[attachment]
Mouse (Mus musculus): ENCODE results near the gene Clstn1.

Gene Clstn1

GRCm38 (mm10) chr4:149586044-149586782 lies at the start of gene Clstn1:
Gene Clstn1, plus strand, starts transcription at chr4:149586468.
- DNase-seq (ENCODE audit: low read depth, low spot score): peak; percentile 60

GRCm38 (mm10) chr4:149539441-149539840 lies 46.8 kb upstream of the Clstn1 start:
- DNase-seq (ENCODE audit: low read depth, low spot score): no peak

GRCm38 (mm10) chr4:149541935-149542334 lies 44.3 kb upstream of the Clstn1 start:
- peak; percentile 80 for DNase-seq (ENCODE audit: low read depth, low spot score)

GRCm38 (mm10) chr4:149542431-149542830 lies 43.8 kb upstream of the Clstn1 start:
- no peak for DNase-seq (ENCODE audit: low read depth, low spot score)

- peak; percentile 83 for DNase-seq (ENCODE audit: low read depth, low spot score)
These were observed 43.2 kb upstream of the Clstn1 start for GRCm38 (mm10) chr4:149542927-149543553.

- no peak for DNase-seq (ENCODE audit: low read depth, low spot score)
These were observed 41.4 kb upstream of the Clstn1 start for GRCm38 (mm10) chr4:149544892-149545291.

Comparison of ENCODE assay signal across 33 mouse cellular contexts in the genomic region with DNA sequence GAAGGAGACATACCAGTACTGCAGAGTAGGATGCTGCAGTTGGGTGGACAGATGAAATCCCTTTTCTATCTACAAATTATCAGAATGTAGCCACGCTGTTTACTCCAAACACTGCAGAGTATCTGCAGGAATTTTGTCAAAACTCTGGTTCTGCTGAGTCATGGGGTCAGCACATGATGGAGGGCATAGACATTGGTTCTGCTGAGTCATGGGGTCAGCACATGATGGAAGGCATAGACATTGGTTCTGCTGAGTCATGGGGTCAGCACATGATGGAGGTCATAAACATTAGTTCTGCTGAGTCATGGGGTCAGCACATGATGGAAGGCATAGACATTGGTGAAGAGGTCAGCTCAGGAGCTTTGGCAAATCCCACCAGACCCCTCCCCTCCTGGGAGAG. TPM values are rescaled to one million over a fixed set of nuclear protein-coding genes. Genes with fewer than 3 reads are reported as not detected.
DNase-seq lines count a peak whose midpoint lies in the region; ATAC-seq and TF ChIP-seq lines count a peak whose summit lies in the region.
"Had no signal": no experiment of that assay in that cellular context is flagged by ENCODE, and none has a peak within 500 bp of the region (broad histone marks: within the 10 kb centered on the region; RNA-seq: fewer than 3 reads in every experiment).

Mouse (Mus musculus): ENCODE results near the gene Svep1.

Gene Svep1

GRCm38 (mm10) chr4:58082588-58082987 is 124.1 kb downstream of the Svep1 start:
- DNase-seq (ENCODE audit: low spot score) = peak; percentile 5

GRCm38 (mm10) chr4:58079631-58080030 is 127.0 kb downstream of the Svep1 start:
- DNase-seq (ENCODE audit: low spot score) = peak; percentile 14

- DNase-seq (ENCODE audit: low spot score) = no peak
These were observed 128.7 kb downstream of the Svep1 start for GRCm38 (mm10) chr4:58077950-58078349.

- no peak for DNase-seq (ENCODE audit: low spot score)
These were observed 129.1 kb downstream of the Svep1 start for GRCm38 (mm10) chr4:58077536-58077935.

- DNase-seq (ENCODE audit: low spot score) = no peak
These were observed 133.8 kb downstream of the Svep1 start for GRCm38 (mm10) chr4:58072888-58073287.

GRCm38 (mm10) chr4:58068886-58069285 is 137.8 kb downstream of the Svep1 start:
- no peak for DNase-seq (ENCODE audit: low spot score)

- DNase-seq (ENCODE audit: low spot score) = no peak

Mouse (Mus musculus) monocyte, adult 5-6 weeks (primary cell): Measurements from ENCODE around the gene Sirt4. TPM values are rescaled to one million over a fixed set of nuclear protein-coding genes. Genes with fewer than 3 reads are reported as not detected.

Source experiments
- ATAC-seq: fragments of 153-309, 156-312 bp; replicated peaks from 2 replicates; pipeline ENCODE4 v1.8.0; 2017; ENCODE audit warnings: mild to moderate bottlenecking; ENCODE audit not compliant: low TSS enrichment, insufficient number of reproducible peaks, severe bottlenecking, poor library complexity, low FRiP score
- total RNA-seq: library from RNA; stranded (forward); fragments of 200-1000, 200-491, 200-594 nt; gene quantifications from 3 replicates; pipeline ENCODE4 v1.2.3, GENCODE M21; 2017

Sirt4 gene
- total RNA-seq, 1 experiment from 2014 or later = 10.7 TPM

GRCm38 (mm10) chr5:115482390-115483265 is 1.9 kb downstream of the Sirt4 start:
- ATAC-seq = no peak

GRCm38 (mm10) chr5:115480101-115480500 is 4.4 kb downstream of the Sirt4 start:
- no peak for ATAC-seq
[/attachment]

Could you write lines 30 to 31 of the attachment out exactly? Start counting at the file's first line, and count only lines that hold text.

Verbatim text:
These were observed 133.8 kb downstream of the Svep1 start for GRCm38 (mm10) chr4:58072888-58073287.

GRCm38 (mm10) chr4:58068886-58069285 is 137.8 kb downstream of the Svep1 start: